Is counseling going to explain the intricacies and complexities of extenuating circumstances and compensating factors? Will they explain the subjective decision making that underwriters will go through in determining whether an application should be accepted with no or some modification to the HECM or rejected? Will they discuss the basic documents needed to verify income and expenses and what can substitute for some missing documents? Will they try to clarify how the Monthly Income Residual Shortfall is? Why, oh, why will they try explain LESAs?

    Not that long ago, every HECM had at least one set aside, the servicing fee set aside. Yet what counselor explained it accurately? Some talked about the direction and size of the moon in trying to explain the phenomenon that some HECM lines of credit shrank from month to month due to nothing more than the amortization of a set aside for that month; while that was rare, it became more and more common as lines of credit were drawn down almost to nothing. How will counseling ever get its mind around fully and partially funded LESAs.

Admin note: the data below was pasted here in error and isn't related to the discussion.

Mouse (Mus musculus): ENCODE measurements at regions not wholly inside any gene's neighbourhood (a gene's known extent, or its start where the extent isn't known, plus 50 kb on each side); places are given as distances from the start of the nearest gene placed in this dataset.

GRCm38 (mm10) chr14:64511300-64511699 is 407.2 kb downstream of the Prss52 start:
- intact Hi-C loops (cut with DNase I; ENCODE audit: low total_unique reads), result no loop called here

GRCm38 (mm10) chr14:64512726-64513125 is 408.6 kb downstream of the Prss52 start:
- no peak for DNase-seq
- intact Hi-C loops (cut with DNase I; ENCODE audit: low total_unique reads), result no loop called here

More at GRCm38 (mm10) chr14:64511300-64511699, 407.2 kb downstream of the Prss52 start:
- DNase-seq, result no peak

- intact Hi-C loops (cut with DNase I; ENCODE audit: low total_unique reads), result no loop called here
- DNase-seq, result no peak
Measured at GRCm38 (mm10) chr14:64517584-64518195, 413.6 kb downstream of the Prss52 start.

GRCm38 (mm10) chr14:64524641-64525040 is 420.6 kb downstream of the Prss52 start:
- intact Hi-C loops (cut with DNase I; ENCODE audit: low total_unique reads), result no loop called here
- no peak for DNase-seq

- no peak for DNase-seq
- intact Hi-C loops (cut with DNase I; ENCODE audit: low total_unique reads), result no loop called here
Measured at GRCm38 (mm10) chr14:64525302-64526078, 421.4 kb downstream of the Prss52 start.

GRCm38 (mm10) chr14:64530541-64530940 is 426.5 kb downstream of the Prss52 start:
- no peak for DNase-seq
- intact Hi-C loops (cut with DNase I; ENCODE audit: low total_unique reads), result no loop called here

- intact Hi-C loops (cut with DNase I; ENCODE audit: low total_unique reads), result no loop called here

Let us hope seniors have questions about the financial assessment process performed by lenders but counseling is not the group to answer a majority of the questions. BCU gathers much of the budget information and with it counselors can present suggested documents for verification and other procedural issues in very simple terms in little time at all. Counselors should explain in brief what are considered extenuating circumstances and compensating factors. With six minutes for a broad overview and four minutes for questions with in depth questions deferred to lenders, what is all of the talk of needing another 30 minutes to go over the financial assessment performed by lenders?